Environmental work includes looking at marine litter and plastic as is spread throughout the Pacific Ocean, Indian Ocean, Atlantic Ocean, Mediterranean Sea and Caribbean Sea, but not actually collecting or processing waste operationally.

 

Plastic waste though is on the increase. Mainly because there are no major cleanup operations, or funding to develop any effective means of filtering micro and macro plastics from seawater.

 

Then, there are ghost fishing nets. Again, there is no official programme for dealing with offending fishermen, or for collecting discarded nets. Recovery is reliant on small organizations and volunteers, who only recover the occasional net.

 

Another important issue is the sargassum proliferating in the Sargasso Sea, then finding its way to the Gulf of Mexico and Caribbean Islands, where it ruins the local economy and ecology. Recovered seaweed could be useful for:

 

 

 

BIOMASS - BUILDING MATERIALS - CANCER - CLOTHING & SHOES - CO2 SEQUESTRATION - COSMETICS

FERTILIZERS - FOODS - MEDICINES - MINERALS - PACKAGING - SUPPLEMENTS - VITAMINS

 

 

 

'UNEP' is the United Nations Environment Programme. Their mission is to provide leadership and encourage partnership in caring for the environment by inspiring, informing, and enabling nations and peoples to improve their quality of life without compromising that of future generations. In our view leadership equals actions. Doing not talking about doing. The difference between having an idea, and doing it - is doing it. Anyone can talk about doing things and encourage other people to take risks and think creatively, but few step into the arena and act on their ideas - putting their time and money where their mouths are.

 

 

CONTACTS


UNEP

United Nations Avenue, Gigiri
PO Box 30552, 00100
Nairobi, Kenya


Tel: +254 (0)20 762 1234
Email: unep-newsdesk@un.org
Media enquiries: unep-newsdesk@un.org

Caribbean Environment Programme (CEP)

Address : 14-20 Port Royal Street

Kingston, Jamaica W.I.

Tel.: 1 (876) 922-9267 (Ext: 6253) ; Fax: 1 (876) 922-9292
E-mail : unep-cartagenaconvention@un.org

Website: https://www.unenvironment.org/cep/


Office of the Secretariat of Governing Bodies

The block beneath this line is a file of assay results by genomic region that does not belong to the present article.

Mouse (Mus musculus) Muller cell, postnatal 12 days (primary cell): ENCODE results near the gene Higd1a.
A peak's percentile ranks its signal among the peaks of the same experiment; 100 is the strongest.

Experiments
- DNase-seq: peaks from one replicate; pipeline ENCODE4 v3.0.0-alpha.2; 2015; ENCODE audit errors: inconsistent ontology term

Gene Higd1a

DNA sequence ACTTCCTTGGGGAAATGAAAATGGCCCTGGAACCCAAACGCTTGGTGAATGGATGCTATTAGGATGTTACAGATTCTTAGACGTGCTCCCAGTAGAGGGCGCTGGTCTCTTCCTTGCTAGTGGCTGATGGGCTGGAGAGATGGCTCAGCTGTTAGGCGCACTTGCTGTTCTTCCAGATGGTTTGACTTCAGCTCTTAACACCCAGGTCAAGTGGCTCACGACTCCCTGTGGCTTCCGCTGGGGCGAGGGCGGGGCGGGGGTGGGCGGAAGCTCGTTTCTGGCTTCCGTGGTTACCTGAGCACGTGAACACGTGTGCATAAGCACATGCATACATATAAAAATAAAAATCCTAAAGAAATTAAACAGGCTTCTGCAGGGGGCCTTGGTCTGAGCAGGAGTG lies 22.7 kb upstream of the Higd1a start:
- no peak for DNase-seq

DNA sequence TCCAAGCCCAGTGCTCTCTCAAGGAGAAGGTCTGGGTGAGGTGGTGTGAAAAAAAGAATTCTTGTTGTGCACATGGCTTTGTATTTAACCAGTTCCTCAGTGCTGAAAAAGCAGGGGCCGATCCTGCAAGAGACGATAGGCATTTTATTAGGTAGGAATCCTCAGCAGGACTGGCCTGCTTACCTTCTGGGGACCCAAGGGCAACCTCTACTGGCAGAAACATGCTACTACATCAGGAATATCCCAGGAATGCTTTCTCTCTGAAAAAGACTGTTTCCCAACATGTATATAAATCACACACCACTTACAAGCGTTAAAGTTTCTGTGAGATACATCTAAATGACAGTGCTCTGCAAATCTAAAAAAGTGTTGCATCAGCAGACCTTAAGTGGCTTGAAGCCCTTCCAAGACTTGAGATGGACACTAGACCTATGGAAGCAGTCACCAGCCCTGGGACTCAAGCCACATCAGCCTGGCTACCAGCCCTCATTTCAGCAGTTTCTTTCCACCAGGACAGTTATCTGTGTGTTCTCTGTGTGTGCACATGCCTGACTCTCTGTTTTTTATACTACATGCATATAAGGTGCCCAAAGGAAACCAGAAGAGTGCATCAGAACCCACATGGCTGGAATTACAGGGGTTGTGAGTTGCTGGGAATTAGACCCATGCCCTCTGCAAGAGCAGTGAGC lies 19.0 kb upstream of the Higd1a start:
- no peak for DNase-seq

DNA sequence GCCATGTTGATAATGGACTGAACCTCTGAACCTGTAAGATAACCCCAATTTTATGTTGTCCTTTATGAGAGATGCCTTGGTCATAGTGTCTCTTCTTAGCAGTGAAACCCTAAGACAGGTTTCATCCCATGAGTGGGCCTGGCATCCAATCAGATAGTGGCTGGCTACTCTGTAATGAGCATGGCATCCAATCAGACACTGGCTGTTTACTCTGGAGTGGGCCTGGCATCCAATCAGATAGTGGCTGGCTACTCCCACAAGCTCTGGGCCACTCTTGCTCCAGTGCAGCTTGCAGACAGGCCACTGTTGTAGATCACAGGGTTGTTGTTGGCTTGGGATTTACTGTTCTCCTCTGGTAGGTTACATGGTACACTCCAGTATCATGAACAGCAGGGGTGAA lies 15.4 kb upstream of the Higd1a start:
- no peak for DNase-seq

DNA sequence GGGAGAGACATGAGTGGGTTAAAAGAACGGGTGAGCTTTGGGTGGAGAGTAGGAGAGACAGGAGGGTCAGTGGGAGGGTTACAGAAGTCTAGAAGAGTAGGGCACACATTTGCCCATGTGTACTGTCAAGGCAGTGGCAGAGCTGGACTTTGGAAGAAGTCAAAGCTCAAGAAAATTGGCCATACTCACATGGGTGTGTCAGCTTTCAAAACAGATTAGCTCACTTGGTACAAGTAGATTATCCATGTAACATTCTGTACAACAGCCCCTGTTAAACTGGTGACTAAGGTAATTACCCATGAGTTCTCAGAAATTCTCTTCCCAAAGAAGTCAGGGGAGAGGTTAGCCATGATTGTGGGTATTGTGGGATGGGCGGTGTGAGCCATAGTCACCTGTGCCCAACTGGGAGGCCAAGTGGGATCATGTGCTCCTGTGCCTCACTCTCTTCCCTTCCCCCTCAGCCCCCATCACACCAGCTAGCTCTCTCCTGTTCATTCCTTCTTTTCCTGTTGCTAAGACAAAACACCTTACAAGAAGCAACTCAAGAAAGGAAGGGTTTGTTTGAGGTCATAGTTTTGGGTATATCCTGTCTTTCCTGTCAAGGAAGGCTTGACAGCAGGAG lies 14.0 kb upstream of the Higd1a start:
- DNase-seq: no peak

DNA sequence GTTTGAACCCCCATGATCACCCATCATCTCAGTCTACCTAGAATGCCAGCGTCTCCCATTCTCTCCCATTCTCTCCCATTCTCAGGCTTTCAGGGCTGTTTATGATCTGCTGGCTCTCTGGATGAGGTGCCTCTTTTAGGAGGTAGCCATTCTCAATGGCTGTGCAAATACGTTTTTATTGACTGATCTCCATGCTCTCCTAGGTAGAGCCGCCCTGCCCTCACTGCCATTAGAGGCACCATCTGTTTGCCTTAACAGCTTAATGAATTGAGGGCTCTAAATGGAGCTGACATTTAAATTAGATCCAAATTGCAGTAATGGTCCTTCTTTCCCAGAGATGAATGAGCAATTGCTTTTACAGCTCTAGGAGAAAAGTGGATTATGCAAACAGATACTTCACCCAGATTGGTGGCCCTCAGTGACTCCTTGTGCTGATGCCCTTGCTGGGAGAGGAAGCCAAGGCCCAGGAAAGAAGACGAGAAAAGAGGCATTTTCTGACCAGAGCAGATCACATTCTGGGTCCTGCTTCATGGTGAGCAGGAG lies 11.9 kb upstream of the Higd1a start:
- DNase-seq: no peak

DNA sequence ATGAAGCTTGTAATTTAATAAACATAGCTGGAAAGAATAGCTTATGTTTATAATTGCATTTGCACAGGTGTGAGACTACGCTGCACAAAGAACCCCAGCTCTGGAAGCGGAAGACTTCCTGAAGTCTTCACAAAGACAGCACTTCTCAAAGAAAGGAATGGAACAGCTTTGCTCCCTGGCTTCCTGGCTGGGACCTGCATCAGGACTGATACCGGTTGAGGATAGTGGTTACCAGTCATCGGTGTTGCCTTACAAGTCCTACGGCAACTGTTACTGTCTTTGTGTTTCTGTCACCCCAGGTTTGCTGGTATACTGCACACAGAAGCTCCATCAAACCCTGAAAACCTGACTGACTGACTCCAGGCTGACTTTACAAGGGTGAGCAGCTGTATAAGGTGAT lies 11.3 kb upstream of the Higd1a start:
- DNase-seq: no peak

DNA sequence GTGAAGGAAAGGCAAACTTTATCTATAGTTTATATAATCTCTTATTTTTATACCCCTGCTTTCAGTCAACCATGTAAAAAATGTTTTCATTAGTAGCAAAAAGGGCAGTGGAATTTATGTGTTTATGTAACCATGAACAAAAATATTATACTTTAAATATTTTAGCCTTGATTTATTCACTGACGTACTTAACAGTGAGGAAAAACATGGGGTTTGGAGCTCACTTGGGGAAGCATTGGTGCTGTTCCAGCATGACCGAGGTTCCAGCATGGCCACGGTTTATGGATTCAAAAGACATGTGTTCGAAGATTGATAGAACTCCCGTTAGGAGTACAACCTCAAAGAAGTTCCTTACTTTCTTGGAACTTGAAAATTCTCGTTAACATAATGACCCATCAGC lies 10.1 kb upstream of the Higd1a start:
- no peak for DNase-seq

unep-sgb@un.org

Executive Office of the United Nations Environment Programme
unep-executiveoffice@un.org

Office of the Director of the Ecosystems Division
unep-director-ecosystems@un.org

Office of the Director of the Policy Programme Division
unep-policyprogramme-director@un.org

Office of the Director of the Science Division
unep-science-director@un.org

Regional Office for Latin America and the Caribbean
Unep-caribbean@un.org

Regional Office for Latin America and the Caribbean (Mexico)
pnuma.mexico@gmail.com

Regional Office for Latin America and the Caribbean (Uruguay)
subregional.conosur@pnuma.org

Regional Office for Africa
unep-africa@un.org

Regional Office for South Africa
infosouthafrica@un.org

Regional Office for West Africa
Angele.Luh@unep.org

Regional Office for Latin America and the Caribbean
unep-latinamerica@un.org

Regional Office for Latin America and the Caribbean
unenvironment-latinamerica-braziloffice@un.org

Regional Office for Africa
samba.harouna@un.org

Regional Office for North America
unep-northamerica@un.org

 

Regional Office for Europe
unep-eu@un.org

Regional Office for Europe (Vienna)
unenvironment.vienna@un.org

 

 

 

LINKS & REFERENCE

 

https://www.unep.org/

 

 

The Cartegena Convention protects and develops the Caribbean, Gulf of Mexico and Atlantic regions

 

 

 

CARTEGENA CONVENTION

FUNDING ENVIRONMENTAL STRATEGIC ACTION

REGIONAL SEAS PROGRAMME

SARGASSUM WHITE PAPER - TURNING A CRISIS INTO AN OPPORTUNITY

 

 

 

 

 

 

 

 

WORLD PEACE - May only be achieved when member nations fully endorse and action sustainable development, such that food, energy, housing and industry all work together like a well oiled machine, in harmony with nature. Working in harmony, means not over-exploiting mother earth's natural resources, not killing flora or fauna past their recovery limits, and not adding to global warming.